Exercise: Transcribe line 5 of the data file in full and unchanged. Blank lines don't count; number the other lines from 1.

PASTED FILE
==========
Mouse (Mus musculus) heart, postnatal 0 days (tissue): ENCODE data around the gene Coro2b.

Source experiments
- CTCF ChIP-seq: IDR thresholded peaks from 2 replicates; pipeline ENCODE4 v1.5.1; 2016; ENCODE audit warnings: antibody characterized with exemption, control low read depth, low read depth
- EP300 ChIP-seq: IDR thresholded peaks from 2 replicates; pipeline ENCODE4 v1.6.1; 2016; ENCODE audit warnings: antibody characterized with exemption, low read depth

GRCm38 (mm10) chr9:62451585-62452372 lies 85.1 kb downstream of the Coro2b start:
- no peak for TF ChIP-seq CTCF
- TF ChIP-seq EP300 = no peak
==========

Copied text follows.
GRCm38 (mm10) chr9:62451585-62452372 lies 85.1 kb downstream of the Coro2b start: